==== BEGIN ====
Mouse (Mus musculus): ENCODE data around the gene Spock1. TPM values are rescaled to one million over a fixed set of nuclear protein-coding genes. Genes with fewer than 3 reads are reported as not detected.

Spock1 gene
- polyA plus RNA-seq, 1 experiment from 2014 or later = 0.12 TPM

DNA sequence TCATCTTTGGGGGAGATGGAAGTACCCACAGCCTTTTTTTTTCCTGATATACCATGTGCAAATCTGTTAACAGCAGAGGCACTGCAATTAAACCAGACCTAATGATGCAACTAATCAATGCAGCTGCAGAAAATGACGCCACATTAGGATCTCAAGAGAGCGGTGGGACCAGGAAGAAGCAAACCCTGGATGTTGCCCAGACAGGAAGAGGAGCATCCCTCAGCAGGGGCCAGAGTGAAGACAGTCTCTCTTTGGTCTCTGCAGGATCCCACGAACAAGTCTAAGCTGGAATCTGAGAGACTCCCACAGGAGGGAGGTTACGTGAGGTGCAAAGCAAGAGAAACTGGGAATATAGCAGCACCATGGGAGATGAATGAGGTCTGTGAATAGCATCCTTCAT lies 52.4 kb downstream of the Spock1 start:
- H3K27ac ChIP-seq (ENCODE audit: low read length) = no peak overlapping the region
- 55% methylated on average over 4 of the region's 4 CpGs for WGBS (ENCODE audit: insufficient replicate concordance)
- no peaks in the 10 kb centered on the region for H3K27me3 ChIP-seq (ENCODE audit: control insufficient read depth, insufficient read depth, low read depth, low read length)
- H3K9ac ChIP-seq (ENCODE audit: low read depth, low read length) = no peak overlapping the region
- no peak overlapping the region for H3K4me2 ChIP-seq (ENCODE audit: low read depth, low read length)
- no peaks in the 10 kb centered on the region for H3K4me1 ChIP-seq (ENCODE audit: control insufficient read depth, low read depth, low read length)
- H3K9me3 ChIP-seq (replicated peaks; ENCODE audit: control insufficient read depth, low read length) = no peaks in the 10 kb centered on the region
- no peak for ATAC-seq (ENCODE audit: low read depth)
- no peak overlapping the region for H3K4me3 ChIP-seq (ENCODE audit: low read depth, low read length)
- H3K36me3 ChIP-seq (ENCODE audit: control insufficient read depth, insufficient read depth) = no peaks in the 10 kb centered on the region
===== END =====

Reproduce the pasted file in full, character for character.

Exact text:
Mouse (Mus musculus): ENCODE data around the gene Spock1. TPM values are rescaled to one million over a fixed set of nuclear protein-coding genes. Genes with fewer than 3 reads are reported as not detected.

Spock1 gene
- polyA plus RNA-seq, 1 experiment from 2014 or later = 0.12 TPM

DNA sequence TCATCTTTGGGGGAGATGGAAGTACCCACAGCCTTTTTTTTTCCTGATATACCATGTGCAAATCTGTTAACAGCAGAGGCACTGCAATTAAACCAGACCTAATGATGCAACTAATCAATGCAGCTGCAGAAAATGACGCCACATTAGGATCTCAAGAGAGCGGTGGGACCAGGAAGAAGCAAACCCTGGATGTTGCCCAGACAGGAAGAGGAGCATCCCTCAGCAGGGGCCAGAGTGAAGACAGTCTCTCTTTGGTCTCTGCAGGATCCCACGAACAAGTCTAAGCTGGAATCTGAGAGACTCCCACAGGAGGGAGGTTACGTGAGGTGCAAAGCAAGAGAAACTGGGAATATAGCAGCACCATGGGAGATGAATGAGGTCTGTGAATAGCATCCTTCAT lies 52.4 kb downstream of the Spock1 start:
- H3K27ac ChIP-seq (ENCODE audit: low read length) = no peak overlapping the region
- 55% methylated on average over 4 of the region's 4 CpGs for WGBS (ENCODE audit: insufficient replicate concordance)
- no peaks in the 10 kb centered on the region for H3K27me3 ChIP-seq (ENCODE audit: control insufficient read depth, insufficient read depth, low read depth, low read length)
- H3K9ac ChIP-seq (ENCODE audit: low read depth, low read length) = no peak overlapping the region
- no peak overlapping the region for H3K4me2 ChIP-seq (ENCODE audit: low read depth, low read length)
- no peaks in the 10 kb centered on the region for H3K4me1 ChIP-seq (ENCODE audit: control insufficient read depth, low read depth, low read length)
- H3K9me3 ChIP-seq (replicated peaks; ENCODE audit: control insufficient read depth, low read length) = no peaks in the 10 kb centered on the region
- no peak for ATAC-seq (ENCODE audit: low read depth)
- no peak overlapping the region for H3K4me3 ChIP-seq (ENCODE audit: low read depth, low read length)
- H3K36me3 ChIP-seq (ENCODE audit: control insufficient read depth, insufficient read depth) = no peaks in the 10 kb centered on the region